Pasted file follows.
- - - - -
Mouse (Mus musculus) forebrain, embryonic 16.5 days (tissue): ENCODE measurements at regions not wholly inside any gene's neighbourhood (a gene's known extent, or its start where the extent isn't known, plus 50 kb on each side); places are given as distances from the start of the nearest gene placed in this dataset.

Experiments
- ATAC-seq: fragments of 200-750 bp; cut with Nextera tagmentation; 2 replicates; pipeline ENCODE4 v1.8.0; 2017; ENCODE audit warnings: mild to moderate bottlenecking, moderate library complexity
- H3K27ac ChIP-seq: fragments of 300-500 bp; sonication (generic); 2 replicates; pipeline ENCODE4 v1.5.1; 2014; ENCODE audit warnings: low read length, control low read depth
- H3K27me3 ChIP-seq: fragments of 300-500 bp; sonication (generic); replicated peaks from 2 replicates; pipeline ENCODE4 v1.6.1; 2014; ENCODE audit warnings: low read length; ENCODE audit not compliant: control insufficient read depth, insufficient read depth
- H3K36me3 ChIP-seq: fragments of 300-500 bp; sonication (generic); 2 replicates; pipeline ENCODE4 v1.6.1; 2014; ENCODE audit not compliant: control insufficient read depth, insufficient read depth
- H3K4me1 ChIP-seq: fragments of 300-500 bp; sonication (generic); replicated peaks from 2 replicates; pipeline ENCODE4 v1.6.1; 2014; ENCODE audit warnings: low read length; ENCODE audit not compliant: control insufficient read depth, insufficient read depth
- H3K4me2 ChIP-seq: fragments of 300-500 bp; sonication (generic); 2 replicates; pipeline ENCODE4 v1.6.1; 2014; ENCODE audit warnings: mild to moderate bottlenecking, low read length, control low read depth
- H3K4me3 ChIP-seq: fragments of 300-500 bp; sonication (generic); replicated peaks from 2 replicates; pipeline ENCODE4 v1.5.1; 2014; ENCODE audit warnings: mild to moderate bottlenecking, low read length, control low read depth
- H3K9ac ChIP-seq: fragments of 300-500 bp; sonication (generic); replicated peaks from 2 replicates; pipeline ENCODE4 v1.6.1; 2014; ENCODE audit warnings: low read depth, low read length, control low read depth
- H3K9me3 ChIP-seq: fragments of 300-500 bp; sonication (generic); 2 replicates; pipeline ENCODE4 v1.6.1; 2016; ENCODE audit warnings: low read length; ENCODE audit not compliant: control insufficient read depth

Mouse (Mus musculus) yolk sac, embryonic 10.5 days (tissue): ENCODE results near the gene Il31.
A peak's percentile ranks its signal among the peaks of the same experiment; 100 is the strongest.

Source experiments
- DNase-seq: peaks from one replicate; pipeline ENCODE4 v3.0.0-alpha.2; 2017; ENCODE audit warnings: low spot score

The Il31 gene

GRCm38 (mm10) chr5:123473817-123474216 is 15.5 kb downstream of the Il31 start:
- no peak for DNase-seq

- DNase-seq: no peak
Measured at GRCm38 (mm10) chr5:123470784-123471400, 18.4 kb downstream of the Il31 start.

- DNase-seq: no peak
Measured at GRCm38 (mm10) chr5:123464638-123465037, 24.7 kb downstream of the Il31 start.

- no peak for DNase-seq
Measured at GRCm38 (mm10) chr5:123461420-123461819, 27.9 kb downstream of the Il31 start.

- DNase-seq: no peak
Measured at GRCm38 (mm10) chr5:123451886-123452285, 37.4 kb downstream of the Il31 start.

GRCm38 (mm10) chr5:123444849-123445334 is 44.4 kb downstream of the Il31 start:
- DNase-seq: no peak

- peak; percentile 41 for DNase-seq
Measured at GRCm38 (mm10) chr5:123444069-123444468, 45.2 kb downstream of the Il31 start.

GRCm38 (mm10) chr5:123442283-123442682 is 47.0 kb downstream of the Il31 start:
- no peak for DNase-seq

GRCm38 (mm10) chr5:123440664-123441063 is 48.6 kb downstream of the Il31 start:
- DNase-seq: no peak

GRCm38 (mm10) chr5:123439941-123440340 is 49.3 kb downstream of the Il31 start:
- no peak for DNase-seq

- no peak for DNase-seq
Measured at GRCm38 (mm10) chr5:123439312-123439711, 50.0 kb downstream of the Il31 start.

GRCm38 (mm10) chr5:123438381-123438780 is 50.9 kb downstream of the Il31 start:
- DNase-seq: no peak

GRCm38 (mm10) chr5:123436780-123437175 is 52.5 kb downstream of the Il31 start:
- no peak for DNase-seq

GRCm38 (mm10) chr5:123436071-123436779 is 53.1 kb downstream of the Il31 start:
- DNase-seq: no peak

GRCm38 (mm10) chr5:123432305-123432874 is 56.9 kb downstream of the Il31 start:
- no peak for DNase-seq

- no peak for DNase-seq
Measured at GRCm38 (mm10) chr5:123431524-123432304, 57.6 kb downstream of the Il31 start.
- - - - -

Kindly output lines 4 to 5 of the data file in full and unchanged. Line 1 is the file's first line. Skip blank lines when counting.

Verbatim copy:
- H3K27ac ChIP-seq: fragments of 300-500 bp; sonication (generic); 2 replicates; pipeline ENCODE4 v1.5.1; 2014; ENCODE audit warnings: low read length, control low read depth
- H3K27me3 ChIP-seq: fragments of 300-500 bp; sonication (generic); replicated peaks from 2 replicates; pipeline ENCODE4 v1.6.1; 2014; ENCODE audit warnings: low read length; ENCODE audit not compliant: control insufficient read depth, insufficient read depth